Some exemplary embodiments of the digital signal processing circuit 18 may also perform other functions. For example, the digital signal processing circuit may be adapted to determine the mean value (RMS) and peak value of the electromagnetic radiation in real time. The digital signal processing circuit may also be adapted to determine the standard deviation and level of background noise in real time. Alternatively, a predetermined background level may be provided to the digital signal processing circuit. Such information can be used to improve the accuracy of locating impaired equipment. However, it should be recognized that such calculations may be made later using stored data in some other embodiments of the present invention.

Some exemplary embodiments of the digital signal processing circuit 18 may be dynamically changed to adjust to specific survey conditions. As a result, a different unit may not be required for each different type of test. For example, hardware may not have to be replaced in order to adjust to specific testing conditions.

A location tracking circuit 20 may be included in the system 10. The location tracking circuit 20 may be any device that is adapted to receive data regarding the location of system 10. An example of a location tracking circuit 20 is a global positioning system (GPS) circuit that may be adapted to automatically track the location of the system 10 by recording geographic coordinates. The refresh rate of the GPS circuit may be selected to achieve the desired accuracy, which may take the rate of travel of system 10 into account. For example, an exemplary embodiment of a GPS circuit may take a measurement once every second. In such an embodiment, if the system 10 travels in vehicle moving at 60 miles per hour, the GPS circuit would take a measurement every 88 feet. Another exemplary embodiment of a GPS circuit may take 100 measurements every second. A different operating mode may be to only take a measurement when there the level of detected electromagnetic radiation exceeds a predetermined value. It should also be recognized that a GPS circuit may also be adapted to automatically determine the time in some exemplary embodiments of the present invention. Exemplary embodiments of GPS circuits include, but are not limited to, the Motorola M12+ TIMING ONCORE RECEIVER and other similar or suitable GPS circuits.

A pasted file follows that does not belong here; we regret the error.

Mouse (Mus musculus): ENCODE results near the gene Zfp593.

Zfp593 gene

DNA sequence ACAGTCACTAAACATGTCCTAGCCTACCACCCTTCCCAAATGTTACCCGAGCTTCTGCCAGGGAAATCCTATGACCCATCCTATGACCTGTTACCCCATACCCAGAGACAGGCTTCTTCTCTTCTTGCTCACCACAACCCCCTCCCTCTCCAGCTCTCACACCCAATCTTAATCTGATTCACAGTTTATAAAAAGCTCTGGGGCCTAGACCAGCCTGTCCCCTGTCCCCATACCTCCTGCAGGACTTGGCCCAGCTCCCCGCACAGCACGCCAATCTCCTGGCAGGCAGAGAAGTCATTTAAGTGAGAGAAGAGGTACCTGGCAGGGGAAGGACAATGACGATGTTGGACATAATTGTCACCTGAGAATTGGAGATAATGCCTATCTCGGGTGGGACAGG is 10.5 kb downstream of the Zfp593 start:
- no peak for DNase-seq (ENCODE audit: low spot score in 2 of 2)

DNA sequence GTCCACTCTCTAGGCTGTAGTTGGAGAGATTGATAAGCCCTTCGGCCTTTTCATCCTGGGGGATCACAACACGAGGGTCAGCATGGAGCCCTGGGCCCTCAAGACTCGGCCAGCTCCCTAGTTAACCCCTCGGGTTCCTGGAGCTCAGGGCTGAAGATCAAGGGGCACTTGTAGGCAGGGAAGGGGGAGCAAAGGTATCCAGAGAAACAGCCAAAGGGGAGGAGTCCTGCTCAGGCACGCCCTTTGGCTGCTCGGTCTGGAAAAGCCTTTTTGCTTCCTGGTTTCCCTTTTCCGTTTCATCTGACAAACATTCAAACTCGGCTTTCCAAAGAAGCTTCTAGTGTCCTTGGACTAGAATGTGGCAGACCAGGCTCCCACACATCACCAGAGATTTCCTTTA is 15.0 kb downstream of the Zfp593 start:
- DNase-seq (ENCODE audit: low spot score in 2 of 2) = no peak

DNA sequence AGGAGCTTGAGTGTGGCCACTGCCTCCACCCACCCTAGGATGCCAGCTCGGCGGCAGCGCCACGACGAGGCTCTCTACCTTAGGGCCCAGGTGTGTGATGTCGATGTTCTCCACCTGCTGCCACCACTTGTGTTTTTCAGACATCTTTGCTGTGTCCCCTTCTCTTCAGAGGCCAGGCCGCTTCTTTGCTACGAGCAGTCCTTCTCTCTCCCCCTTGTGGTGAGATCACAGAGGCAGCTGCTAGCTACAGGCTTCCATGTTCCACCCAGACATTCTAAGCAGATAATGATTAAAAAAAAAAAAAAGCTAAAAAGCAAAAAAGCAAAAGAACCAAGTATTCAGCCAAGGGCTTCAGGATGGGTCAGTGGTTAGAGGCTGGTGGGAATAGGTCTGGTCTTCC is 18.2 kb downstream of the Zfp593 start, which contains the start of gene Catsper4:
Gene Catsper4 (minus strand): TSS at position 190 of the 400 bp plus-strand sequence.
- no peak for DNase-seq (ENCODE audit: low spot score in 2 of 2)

A computing device 22 may be in electrical communication with the digital signal processing circuit 18 and the location tracking circuit 20. The computing device 22 may be any device that is adapted to correlate the output (e.g., the component signal having predetermined modulation, the peak value, the mean value, the standard deviation, and/or the background noise level) of the digital signal processing circuit 18 with the location data provided by the location tracking circuit 20. Examples of computing devices include, but are not limited to, microprocessors and microcontrollers. As a result, the computing device 22 may be adapted to identify or determine the level of a particular component of electromagnetic radiation at a particular location. Thus, if the level of a particular component of electromagnetic radiation is relatively or uncharacteristically high in a particular location without a legitimate reason, a location of impaired electric power equipment may have been detected. Moreover, some exemplary embodiments of the computing device 22 may be adapted to identify the particular type of impaired equipment. For example, some embodiments of the computing device 22 may be programmed to identify the particular type of impaired equipment based on the frequency and/or voltage and/or modulation characteristics of the detected electromagnetic radiation. For instance, if it is known that a cracked insulator emits electromagnetic radiation having a particular frequency and/or voltage and/or modulation, the computing device 22 may be programmed to identify that measurement as indicative of a cracked insulator. The same type of process could also be performed for any type of electrical component including, but not limited to, arresters, insulators, cutouts, utility pole hardware, and other types of electrical components. In addition, some exemplary embodiments of the computing device 22 may be adapted to compare the mean value and peak value of the electromagnetic radiation to the level of background noise using data provided by digital signal processing circuit 18. The computing device 22 may use this data to determine if the background noise is causing a false indication of impaired equipment. In other words, the computing device 22 may use this data to determine if the background noise is causing a false indication that there is a relatively or uncharacteristically high level of electromagnetic radiation. One exemplary embodiment of the computing device 22 may compare this data in decibels (dB).